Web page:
Holiday coach crashes kill 29

Road to disaster: renewed calls for seat-belt law exposes loophole in planned EU legislation


Transport Correspondent

Three coach crashes in France and Spain early yesterday, resulting in 29 deaths, led to renewed calls for the mandatory fitting of seat belts in coaches.

Coming at the start of the holiday season, the crashes again raised the issue of the safety of this form of travel, particularly as they follow two serious British coach accidents in the past three months in which 21 people were killed.

In the worst of yesterday's crashes, 22 people were killed and 32 injured on the A9 autoroute near Avignon, southern France, when a coach carrying Spanish students from Amsterdam to Barcelona swerved and toppled over after clipping the wing of a lorry. Four people were killed in the other French accident, also early yesterday, when a lorry struck a coach carrying tourists from Slovakia when it tried to turn on a motorway access road in eastern France.

The Spanish accident took place on the main highway linking Barcelona with Tarragona, in the north-east. Three people were killed and 22 injured, including a British couple who were taken to hospital.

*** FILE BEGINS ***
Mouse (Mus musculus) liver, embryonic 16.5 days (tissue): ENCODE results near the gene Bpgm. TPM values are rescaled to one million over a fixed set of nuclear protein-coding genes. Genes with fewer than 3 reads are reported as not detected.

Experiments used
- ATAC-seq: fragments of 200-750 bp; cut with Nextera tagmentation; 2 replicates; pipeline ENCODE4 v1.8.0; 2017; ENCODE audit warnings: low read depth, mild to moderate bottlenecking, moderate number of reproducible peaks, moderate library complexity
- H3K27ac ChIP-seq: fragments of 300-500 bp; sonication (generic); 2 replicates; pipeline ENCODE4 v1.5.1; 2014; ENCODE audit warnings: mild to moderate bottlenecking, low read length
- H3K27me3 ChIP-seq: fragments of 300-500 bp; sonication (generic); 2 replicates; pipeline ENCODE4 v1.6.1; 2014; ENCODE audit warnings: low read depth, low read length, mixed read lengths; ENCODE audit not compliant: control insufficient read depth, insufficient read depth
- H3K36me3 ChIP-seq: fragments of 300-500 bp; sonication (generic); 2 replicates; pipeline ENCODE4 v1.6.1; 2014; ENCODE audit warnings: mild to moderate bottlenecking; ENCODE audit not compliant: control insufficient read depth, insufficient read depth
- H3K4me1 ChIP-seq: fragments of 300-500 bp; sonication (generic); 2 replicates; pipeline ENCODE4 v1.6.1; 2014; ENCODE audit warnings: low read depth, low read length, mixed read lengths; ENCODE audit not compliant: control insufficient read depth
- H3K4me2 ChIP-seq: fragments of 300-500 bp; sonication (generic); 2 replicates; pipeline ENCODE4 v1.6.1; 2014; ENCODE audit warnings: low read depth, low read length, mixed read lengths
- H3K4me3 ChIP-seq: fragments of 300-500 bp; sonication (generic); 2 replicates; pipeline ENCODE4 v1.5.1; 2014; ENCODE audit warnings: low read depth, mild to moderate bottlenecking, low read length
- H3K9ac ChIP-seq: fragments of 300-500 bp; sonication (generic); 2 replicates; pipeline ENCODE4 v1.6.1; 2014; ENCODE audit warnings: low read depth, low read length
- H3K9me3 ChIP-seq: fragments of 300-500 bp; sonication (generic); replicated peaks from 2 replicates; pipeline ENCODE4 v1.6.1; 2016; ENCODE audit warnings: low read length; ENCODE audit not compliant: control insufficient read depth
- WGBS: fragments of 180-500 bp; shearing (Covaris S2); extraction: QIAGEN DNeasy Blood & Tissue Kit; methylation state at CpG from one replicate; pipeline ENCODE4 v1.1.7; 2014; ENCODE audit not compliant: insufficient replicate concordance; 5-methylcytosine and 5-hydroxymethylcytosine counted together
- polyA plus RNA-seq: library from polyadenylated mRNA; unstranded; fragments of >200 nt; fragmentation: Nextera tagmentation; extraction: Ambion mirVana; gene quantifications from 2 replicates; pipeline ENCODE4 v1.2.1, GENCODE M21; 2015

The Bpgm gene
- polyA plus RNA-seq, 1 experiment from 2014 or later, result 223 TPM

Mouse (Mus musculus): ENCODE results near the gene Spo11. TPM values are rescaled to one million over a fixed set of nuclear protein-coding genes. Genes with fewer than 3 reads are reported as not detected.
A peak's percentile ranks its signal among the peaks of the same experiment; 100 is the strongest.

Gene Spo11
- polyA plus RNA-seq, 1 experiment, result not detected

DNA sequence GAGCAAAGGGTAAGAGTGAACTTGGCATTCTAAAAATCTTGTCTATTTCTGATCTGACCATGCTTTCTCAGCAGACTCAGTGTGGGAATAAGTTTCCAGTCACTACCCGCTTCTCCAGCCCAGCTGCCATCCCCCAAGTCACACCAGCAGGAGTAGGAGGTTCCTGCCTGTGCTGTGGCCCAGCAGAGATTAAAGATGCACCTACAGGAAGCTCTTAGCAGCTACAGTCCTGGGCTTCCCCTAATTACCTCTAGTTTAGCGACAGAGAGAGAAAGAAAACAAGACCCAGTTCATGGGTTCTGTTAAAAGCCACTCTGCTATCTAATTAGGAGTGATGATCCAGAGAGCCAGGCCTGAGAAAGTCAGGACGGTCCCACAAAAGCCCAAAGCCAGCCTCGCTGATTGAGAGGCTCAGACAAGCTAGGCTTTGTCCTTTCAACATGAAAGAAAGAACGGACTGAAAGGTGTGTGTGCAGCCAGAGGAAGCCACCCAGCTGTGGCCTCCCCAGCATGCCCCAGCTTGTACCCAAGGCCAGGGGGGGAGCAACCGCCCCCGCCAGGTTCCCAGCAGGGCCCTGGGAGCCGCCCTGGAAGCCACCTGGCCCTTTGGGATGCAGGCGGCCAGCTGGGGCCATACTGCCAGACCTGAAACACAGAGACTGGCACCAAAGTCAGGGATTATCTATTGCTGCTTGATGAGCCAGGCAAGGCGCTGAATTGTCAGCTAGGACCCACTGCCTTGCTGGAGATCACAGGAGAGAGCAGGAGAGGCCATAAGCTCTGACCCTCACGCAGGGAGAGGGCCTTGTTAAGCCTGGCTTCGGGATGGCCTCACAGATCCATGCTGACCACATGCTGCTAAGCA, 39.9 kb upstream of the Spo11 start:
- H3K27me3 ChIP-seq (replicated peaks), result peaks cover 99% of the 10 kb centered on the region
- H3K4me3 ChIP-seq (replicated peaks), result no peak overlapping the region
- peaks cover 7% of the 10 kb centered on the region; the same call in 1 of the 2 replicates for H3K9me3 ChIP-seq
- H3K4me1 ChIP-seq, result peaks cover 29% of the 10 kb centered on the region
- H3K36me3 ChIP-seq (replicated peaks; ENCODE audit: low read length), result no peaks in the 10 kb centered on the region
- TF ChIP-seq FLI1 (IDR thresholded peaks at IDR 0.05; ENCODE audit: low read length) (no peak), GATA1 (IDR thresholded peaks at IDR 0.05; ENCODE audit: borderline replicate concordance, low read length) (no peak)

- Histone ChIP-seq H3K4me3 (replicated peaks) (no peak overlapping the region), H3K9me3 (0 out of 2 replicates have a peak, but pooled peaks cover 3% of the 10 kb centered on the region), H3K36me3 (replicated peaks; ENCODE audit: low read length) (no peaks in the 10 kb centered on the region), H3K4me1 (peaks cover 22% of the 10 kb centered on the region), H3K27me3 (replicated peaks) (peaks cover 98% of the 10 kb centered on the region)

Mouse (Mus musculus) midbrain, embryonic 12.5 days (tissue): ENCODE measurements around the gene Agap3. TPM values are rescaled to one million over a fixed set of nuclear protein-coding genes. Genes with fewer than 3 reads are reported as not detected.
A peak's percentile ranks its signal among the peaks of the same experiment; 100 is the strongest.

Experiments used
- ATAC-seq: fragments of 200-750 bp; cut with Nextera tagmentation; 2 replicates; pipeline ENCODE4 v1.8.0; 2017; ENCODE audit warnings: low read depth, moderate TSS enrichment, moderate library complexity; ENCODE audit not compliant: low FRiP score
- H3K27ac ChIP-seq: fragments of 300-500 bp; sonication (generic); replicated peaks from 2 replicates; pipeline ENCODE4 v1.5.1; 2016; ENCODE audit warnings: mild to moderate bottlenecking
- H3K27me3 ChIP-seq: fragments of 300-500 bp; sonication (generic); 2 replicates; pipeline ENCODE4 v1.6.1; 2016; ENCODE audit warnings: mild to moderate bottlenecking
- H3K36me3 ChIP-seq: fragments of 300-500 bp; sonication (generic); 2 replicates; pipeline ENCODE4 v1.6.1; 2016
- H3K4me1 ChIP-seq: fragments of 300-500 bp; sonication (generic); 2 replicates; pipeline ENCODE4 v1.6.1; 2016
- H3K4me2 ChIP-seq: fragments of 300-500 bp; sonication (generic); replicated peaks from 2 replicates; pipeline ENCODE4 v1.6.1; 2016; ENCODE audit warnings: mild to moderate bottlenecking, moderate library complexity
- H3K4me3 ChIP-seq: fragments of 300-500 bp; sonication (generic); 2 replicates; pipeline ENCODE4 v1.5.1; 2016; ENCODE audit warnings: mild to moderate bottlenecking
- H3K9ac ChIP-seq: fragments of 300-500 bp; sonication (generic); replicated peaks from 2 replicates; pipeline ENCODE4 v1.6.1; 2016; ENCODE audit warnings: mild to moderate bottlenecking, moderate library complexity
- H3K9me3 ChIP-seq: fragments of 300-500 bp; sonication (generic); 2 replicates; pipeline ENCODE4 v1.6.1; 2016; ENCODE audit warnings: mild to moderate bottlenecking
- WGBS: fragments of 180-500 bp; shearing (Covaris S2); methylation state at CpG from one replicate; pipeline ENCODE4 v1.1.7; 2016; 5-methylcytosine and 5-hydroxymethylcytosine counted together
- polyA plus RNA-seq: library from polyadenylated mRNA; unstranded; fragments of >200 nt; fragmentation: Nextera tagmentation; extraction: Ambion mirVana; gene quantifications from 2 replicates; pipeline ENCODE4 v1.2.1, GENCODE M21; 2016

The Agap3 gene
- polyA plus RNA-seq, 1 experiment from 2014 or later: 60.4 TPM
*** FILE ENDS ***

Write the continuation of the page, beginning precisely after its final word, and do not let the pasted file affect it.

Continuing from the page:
The European Commission has been criticised for not bringing forward legislation to ensure that all coaches are fitted with seat belts but yesterday the EU Transport Commissioner, Neil Kinnock, said that the new law making them mandatory should be in force by October 1996. However, as many older coaches cannot be fitted with belts and the law will not be retrospective, many people in coaches will be travelling without belts well into the next decade.

"All the necessary steps should be completed by the end of the year, enabling the laws to be put into effect in all EU member states by October 1996," Mr Kinnock said. This is the first time a clear date has been given for the move.

The accident on the A9 in France, in which many of the dead were thrown from the coach by the force of the impact, appeared to have been caused by the driver dozing off, according to police sources. Salvador Recher Sanchez, who was driving the Scania two-tier coach but escaped unhurt, was being held for questioning.

Still in a state of shock, Mr Sanchez told reporters a lorry had caused the coach to hit the central motorway barrier as he was overtaking. Police said, however, that the driver appeared to have been jolted awake when his wing mirror clipped a French lorry, causing him to grab the wheel and wrench the coach into a fatal swerve. The driver of the French-registered lorry was also questioned, but he was absolved of any responsibility.

A witness said the coach suddenly veered to the left and turned over before skidding for 150 yards.

British tour operators stressed that drivers in Europe had to follow the same rules as in Britain. They are restricted to nine hours a day, with a maximum of 10 hours twice a week and a cumulative total of 90 hours a fortnight. They must have a break after four and a half hours.

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